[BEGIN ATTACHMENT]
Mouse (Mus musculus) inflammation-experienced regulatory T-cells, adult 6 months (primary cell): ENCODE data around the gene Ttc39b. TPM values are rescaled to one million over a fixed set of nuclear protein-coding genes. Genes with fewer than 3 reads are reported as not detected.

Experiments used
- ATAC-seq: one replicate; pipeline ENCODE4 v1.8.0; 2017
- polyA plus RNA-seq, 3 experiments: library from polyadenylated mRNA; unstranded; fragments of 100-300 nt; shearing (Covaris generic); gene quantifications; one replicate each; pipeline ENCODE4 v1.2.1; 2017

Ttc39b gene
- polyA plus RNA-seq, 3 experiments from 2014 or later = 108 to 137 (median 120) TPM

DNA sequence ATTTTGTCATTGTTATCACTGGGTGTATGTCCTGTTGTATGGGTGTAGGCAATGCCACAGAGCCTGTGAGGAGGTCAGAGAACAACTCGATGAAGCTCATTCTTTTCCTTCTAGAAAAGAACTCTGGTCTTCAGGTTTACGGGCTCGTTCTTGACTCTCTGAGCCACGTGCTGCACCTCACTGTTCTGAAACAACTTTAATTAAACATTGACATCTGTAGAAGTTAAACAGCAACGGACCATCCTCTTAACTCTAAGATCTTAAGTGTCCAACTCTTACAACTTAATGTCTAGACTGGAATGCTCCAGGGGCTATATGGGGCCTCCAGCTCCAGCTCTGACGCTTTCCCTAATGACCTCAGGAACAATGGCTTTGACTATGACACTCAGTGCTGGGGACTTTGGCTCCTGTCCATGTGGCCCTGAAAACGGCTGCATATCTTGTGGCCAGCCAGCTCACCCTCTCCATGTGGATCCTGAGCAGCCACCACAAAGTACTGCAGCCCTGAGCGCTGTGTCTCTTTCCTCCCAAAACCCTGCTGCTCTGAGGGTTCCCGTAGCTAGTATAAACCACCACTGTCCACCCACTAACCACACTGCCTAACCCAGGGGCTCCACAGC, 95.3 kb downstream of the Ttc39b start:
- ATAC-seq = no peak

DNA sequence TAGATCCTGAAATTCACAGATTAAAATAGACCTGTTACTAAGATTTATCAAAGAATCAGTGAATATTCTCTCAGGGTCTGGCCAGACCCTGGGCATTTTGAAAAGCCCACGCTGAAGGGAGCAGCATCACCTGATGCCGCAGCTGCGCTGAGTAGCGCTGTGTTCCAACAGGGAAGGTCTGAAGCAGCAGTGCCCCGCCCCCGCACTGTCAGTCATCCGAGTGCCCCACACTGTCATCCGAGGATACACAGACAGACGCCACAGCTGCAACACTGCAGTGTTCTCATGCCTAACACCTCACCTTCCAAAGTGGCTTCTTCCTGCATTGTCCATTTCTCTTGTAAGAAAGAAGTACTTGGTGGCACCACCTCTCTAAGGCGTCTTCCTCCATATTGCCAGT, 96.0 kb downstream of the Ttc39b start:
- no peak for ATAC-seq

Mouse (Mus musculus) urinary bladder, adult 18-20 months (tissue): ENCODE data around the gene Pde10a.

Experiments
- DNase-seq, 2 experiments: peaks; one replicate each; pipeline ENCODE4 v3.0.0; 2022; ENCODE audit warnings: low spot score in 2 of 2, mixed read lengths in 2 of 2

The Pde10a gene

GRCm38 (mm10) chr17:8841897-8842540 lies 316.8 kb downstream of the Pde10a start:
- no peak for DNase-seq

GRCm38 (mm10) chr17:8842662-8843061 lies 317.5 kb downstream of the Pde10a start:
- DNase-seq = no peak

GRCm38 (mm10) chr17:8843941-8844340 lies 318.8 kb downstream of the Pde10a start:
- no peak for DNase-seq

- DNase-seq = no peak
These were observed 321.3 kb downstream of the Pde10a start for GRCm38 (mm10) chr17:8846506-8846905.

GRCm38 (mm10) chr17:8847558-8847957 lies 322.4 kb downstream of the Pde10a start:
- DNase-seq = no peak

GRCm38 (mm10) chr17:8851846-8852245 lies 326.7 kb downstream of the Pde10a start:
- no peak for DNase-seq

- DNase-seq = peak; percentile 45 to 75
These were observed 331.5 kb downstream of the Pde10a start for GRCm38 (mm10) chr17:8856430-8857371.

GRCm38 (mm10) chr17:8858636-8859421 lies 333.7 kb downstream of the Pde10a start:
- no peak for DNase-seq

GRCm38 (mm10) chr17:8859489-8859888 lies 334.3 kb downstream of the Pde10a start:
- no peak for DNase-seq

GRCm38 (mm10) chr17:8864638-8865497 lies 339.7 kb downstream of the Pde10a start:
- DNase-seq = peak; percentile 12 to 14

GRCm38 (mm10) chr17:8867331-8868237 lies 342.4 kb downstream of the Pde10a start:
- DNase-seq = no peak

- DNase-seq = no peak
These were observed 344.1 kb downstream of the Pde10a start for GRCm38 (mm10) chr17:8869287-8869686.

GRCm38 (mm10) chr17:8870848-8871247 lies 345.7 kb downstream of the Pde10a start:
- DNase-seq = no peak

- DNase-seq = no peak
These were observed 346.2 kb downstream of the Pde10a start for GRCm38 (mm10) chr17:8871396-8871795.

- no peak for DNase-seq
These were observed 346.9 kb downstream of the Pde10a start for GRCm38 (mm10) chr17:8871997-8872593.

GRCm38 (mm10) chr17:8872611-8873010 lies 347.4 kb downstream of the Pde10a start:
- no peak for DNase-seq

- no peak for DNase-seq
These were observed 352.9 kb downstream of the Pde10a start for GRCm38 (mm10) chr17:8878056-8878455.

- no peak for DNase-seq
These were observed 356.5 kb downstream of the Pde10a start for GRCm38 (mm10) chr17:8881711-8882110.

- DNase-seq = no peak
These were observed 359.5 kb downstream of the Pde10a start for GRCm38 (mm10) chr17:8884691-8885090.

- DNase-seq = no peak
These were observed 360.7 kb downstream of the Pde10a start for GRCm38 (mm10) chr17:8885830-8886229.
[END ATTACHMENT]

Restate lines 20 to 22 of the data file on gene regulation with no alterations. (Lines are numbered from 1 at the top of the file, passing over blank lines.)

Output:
- no peak for DNase-seq

- DNase-seq = no peak
These were observed 321.3 kb downstream of the Pde10a start for GRCm38 (mm10) chr17:8846506-8846905.